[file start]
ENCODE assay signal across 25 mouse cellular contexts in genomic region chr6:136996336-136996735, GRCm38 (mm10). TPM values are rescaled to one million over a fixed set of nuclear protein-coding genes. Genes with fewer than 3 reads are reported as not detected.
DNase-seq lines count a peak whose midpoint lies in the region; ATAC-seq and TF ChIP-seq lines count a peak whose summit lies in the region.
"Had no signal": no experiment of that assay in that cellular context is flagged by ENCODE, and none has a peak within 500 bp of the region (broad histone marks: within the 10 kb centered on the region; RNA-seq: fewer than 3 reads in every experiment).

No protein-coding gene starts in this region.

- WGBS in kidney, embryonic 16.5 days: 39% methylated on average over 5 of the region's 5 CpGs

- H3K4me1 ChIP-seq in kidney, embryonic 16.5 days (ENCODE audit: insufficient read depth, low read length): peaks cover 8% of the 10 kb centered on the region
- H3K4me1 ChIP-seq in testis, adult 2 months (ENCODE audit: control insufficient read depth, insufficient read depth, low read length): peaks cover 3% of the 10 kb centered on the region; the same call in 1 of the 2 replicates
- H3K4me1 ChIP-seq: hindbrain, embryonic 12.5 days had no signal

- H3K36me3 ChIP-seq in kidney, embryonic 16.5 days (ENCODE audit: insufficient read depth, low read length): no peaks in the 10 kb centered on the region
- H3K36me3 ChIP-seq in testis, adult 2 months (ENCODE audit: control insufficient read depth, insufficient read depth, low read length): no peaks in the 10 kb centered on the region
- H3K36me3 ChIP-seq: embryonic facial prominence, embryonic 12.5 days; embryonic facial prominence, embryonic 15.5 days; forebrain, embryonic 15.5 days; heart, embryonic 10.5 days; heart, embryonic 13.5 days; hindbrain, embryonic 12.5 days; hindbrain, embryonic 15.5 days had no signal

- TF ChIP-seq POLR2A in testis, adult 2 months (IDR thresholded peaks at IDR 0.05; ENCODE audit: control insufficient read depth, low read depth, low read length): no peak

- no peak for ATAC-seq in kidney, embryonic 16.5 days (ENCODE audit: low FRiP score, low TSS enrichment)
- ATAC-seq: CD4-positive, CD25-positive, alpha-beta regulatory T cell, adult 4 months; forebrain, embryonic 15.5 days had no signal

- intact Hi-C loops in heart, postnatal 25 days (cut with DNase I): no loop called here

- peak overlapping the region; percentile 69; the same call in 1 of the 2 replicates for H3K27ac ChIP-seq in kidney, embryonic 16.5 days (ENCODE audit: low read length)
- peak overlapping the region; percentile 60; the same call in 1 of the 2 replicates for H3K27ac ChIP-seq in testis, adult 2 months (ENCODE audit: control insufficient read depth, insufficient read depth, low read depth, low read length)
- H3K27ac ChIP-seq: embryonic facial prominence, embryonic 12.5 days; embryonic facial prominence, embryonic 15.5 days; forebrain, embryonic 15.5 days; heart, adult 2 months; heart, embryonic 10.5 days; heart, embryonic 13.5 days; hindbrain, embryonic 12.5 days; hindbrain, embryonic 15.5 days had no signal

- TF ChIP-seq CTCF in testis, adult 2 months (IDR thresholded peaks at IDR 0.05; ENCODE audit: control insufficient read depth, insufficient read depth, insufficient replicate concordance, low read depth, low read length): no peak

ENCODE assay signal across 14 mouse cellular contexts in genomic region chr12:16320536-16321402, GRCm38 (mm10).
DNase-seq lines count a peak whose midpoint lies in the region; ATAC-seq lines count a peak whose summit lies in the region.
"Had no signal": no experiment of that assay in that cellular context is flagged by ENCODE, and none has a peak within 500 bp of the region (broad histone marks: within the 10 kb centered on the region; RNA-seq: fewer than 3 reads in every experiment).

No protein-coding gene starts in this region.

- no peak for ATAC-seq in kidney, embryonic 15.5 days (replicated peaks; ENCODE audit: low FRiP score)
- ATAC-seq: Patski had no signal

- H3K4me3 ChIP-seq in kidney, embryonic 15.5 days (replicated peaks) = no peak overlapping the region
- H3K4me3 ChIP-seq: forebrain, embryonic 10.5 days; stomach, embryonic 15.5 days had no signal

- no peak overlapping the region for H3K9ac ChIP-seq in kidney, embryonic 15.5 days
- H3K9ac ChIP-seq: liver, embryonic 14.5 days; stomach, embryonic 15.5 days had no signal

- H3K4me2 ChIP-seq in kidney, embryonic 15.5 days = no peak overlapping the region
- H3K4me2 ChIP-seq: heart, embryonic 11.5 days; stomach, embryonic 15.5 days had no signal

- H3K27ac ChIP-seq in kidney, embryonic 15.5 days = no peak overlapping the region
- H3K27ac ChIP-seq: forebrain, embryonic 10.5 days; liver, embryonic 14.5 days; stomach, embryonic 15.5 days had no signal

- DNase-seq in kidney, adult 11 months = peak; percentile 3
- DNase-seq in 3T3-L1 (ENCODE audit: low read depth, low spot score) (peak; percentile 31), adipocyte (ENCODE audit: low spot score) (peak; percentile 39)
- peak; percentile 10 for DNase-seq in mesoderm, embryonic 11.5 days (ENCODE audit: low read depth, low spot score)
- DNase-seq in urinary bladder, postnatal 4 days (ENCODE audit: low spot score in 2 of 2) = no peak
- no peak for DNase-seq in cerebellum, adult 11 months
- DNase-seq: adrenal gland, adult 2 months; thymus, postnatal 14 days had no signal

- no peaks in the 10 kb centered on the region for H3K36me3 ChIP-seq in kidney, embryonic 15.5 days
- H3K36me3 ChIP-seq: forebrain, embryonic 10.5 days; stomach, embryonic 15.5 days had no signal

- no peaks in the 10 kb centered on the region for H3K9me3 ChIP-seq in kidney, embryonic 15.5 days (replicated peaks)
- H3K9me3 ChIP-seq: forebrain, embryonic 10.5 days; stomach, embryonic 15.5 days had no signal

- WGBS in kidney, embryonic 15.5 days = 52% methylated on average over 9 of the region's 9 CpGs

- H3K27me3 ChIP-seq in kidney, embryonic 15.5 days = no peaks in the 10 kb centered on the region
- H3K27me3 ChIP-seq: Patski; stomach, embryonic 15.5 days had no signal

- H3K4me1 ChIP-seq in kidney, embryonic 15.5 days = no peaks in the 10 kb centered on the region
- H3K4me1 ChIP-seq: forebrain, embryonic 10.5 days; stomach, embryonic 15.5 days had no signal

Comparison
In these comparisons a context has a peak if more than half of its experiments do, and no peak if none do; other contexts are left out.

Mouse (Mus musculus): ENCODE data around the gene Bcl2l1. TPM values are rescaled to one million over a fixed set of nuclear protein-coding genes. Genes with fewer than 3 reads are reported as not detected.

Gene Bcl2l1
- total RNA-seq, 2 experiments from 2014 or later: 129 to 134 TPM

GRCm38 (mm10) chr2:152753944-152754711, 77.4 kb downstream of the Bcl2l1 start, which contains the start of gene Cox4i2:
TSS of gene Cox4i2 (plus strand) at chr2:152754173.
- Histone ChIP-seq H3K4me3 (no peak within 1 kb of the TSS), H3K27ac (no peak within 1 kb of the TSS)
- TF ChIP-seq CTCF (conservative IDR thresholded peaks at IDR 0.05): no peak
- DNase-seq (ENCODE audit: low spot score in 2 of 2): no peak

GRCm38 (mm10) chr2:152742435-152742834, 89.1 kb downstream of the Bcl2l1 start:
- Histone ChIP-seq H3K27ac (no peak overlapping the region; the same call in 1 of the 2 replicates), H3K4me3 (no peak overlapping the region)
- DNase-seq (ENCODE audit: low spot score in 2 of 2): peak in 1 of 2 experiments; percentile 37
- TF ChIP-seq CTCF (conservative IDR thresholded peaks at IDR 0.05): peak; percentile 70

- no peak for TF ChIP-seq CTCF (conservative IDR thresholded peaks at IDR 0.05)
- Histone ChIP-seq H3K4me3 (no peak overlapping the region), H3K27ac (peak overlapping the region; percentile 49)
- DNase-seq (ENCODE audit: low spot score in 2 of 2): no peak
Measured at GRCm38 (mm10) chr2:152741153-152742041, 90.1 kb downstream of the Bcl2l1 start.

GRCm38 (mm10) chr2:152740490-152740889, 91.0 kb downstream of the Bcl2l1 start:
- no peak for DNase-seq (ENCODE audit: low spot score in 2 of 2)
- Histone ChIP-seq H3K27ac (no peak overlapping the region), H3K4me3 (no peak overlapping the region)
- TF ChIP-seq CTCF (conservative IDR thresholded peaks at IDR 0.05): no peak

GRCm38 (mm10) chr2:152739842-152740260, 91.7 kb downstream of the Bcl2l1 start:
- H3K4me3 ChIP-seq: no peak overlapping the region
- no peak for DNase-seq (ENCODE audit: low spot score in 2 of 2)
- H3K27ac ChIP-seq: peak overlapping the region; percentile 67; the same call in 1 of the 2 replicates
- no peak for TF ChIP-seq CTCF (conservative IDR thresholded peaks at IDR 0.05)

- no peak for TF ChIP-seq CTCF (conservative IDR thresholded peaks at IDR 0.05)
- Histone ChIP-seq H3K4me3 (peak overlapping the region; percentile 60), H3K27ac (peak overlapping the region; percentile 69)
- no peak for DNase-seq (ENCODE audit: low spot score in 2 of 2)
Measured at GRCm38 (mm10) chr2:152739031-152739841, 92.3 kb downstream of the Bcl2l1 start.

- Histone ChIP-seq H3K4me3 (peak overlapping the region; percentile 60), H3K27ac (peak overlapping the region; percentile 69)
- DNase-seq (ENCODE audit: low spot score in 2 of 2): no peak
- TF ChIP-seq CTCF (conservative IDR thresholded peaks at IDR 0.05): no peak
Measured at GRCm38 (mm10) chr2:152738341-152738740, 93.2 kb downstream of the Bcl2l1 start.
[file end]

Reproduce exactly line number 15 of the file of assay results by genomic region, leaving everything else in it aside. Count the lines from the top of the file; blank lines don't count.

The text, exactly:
- intact Hi-C loops in heart, postnatal 25 days (cut with DNase I): no loop called here